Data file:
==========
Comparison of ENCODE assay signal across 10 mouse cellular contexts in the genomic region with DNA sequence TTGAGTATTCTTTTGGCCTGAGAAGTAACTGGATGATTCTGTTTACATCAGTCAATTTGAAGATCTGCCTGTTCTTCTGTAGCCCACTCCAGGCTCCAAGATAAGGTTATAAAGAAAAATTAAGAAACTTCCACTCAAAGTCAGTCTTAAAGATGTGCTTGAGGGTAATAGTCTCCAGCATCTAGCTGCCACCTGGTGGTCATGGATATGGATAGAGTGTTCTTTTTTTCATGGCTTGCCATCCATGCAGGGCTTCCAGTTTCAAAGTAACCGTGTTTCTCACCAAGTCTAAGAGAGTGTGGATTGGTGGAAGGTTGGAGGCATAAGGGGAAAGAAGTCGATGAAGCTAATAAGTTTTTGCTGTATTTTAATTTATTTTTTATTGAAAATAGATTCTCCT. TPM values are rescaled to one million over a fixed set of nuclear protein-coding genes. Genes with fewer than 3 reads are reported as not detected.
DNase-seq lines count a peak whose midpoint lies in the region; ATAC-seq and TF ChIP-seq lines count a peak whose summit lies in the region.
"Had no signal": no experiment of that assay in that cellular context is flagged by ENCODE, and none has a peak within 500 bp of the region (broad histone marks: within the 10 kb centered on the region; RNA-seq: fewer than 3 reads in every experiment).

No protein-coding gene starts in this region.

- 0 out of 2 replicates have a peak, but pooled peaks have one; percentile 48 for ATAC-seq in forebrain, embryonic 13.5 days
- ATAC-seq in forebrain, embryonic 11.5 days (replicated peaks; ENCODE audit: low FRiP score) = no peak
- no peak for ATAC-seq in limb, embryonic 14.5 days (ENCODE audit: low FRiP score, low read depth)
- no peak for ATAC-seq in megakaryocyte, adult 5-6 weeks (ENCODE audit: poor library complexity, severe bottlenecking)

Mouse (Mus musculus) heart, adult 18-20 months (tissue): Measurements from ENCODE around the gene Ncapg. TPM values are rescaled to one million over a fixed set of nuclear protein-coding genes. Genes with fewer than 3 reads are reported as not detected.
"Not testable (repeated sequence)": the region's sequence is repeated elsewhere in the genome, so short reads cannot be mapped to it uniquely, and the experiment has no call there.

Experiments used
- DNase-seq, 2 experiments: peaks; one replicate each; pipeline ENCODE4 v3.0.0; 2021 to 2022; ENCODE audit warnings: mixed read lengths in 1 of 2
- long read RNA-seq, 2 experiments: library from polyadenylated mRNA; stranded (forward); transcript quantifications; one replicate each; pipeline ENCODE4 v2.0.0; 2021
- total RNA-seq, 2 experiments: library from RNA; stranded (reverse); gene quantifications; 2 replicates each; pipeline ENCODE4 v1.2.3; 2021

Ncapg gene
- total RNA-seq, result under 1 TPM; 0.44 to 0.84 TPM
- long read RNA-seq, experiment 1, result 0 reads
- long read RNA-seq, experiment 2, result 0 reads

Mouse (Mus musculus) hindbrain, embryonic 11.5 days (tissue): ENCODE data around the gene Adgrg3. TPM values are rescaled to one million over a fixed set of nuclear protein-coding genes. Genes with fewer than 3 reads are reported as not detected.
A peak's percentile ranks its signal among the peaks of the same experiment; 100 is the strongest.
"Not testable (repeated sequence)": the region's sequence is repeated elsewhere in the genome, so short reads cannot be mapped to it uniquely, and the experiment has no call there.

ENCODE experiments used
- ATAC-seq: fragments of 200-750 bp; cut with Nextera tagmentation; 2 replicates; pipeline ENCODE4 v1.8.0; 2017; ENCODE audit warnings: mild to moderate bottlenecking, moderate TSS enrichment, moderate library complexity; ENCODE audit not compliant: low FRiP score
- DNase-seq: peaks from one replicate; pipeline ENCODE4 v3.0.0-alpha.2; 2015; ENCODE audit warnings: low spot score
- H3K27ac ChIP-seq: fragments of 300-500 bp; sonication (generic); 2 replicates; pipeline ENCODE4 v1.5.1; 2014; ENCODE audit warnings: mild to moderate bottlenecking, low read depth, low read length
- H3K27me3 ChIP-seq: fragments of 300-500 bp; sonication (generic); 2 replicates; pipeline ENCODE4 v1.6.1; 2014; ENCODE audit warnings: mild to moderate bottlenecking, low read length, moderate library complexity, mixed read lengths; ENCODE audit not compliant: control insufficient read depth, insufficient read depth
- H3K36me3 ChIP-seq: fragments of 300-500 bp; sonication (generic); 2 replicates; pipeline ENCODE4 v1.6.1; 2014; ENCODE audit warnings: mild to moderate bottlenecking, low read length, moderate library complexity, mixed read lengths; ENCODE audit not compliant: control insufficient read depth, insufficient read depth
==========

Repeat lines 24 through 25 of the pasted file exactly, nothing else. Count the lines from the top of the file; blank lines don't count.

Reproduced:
- DNase-seq: peaks from one replicate; pipeline ENCODE4 v3.0.0-alpha.2; 2015; ENCODE audit warnings: low spot score
- H3K27ac ChIP-seq: fragments of 300-500 bp; sonication (generic); 2 replicates; pipeline ENCODE4 v1.5.1; 2014; ENCODE audit warnings: mild to moderate bottlenecking, low read depth, low read length